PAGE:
The Clean Air Act Amendments of 1990 require that gasoline used in the United States has additives that oxygenate the fuel. The most common oxygenate was MTBE, which is being phased out due to harmful effects on human health. Both the House and Senate energy bill proposals in 2003 contain a mandate making ethanol the only legal oxygenate for meeting the federal fuel oxygenate requirement. But both versions of the energy bill also abolish the federal oxygenate requirement, but add a requirement to use ethanol as a renewable energy source. Navigating these political waters has been challenging for both politicians and the interests on all sides of the oxygenate debate.
The Environmental Protection Agency formed a Blue Ribbon Panel in 1999 to study the health benefits of fuel oxygenates. The Blue Ribbon Panel report highlighted the fact that the air quality benefits of oxygenated fuel are unclear. The environmental problems caused by MTBE reinforce that concern, but little analysis has addressed the combined air, water and soil effects of ethanol.
The Blue Ribbon Panel recommendation was to eliminate the oxygenate requirement altogether. In this study we perform a benefit-cost analysis of the ethanol mandate as an oxygenate; our findings support the recommendations of the Blue Ribbon Panel. We also analyze the political economy dimensions underlying the success of federal ethanol mandate provisions in both the House and Senate proposals. That success rests on the uncoupling of ethanol as a renewable energy source from ethanol as an oxygenate, a subtle piece of political rhetoric. We conclude that ethanol is not actually a renewable energy source, given the fossil fuel use required to produce ethanol.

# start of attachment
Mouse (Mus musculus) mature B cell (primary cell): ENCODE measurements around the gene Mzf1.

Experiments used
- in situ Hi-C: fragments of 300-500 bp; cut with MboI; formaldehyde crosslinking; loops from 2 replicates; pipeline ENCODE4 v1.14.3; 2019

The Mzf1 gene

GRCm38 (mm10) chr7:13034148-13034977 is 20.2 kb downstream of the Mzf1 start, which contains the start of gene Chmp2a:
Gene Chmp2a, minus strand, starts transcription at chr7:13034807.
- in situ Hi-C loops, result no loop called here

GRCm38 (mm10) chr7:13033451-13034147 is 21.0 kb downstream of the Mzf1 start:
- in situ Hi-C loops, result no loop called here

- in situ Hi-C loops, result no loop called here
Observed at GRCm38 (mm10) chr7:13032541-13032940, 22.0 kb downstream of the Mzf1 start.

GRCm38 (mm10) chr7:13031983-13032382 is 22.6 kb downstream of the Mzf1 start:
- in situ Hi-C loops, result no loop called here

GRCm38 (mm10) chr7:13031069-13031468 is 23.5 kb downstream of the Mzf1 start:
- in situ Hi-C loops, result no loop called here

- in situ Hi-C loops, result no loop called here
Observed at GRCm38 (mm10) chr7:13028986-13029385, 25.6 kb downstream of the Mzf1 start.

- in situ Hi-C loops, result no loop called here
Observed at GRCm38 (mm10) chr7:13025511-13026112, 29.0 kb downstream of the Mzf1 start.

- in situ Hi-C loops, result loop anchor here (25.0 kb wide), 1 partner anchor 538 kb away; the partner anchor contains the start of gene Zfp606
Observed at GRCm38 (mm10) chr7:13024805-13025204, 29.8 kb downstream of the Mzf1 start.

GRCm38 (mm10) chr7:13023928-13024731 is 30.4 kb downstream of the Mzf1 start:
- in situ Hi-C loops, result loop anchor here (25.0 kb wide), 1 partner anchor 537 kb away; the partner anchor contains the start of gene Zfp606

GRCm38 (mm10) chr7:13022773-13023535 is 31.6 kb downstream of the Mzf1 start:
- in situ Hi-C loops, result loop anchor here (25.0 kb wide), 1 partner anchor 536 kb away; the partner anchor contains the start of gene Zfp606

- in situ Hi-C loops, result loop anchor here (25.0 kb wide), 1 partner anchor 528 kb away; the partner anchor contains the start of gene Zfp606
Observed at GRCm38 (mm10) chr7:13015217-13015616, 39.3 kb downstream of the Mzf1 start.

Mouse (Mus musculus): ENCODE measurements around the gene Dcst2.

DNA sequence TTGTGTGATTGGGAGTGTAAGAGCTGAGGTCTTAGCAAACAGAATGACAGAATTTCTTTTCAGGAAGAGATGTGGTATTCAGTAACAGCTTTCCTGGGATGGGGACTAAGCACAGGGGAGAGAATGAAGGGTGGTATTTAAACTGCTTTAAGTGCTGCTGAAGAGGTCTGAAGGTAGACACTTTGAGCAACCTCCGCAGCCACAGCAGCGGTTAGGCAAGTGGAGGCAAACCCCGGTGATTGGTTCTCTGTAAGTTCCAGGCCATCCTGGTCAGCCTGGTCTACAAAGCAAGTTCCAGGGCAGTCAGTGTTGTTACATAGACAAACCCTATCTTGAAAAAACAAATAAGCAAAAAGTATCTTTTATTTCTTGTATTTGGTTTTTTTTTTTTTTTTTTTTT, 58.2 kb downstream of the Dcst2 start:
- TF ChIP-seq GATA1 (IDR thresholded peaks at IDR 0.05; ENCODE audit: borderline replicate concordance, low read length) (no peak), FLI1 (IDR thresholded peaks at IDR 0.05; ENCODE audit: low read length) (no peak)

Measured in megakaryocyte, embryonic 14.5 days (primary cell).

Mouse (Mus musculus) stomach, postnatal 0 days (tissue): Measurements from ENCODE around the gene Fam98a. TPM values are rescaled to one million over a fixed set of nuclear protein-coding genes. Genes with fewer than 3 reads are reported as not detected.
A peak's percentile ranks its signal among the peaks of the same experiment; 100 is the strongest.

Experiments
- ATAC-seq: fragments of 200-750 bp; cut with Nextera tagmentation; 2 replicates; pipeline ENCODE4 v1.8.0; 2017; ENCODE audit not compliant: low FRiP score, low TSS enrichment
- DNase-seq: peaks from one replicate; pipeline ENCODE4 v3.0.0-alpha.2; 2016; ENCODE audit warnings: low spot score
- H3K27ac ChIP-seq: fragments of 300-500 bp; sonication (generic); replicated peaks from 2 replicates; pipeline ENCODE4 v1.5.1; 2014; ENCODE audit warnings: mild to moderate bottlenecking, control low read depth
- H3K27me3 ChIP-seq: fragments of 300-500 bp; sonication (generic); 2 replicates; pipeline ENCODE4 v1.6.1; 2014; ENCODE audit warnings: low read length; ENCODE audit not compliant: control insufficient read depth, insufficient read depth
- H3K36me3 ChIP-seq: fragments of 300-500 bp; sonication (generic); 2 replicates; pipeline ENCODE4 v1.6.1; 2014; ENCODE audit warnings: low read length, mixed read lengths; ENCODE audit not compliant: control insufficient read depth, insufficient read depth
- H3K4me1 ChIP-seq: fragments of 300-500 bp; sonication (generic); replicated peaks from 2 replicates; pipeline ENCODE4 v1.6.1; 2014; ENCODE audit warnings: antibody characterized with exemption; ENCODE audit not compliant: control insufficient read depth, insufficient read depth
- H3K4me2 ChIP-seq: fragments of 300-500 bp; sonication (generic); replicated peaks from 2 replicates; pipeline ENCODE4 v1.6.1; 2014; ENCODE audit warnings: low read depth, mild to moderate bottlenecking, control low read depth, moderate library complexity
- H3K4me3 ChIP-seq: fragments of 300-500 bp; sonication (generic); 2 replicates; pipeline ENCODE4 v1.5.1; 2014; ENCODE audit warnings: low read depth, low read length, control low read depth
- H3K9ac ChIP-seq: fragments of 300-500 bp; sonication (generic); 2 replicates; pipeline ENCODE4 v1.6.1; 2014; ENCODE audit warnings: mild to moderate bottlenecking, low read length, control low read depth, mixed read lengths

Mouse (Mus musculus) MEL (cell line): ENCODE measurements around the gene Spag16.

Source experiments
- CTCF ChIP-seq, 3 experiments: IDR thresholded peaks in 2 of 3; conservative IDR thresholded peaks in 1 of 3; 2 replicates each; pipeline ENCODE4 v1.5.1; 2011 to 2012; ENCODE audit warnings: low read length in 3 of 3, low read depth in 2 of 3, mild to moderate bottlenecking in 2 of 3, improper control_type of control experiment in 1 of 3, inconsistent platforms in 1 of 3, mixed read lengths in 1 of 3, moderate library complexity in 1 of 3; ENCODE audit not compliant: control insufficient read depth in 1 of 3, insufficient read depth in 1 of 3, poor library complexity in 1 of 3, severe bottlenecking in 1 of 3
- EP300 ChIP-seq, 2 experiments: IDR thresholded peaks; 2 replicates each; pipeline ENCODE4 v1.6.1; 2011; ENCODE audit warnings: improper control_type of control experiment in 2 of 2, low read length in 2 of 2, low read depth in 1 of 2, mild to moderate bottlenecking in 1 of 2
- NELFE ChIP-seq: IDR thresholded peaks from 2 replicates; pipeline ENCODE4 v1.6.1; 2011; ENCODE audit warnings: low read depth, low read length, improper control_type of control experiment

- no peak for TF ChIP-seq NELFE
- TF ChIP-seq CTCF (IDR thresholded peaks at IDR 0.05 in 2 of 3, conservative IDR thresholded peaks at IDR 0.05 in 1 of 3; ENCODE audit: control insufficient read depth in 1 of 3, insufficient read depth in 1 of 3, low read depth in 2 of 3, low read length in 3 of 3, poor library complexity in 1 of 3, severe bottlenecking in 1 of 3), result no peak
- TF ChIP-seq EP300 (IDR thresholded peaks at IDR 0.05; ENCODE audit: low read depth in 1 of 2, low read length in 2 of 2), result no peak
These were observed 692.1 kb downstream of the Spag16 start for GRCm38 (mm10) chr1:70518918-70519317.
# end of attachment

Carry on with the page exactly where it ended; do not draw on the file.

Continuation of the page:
We find that whether or not ethanol use generates net positive energy or net negative energy, ethanol-oxygenated reformulated gasoline uses more resources overall and does not pass an economic or environmental benefit-cost analysis. The fossil fuel energy used in producing and transporting ethanol imposes environmental costs, and whether or not ethanol produces negative net energy, its consumption also leads to costs. These costs outweigh the health benefits of ethanol use. Adding the cost of environmental detriment from agricultural runoff from growing crops for ethanol reinforces this conclusion.
Examining the political dynamics of the success of the ethanol provisions reveals that separating the fuel oxygenate issue from the renewable fuels issue has enabled Congress to satisfy both the strong farm and oil interests in the debate, even when ethanol does not make economic or environmental sense.
Thus although Congress is following the recommendations of the EPA’s Blue Ribbon Panel and eliminating the fuel oxygenate requirement, the bait-and-switch of ethanol from oxygenate to renewable fuel has created the opportunity for the ethanol industry to succeed politically, at a cost that is spread across all taxpayers, drivers, and natural resources.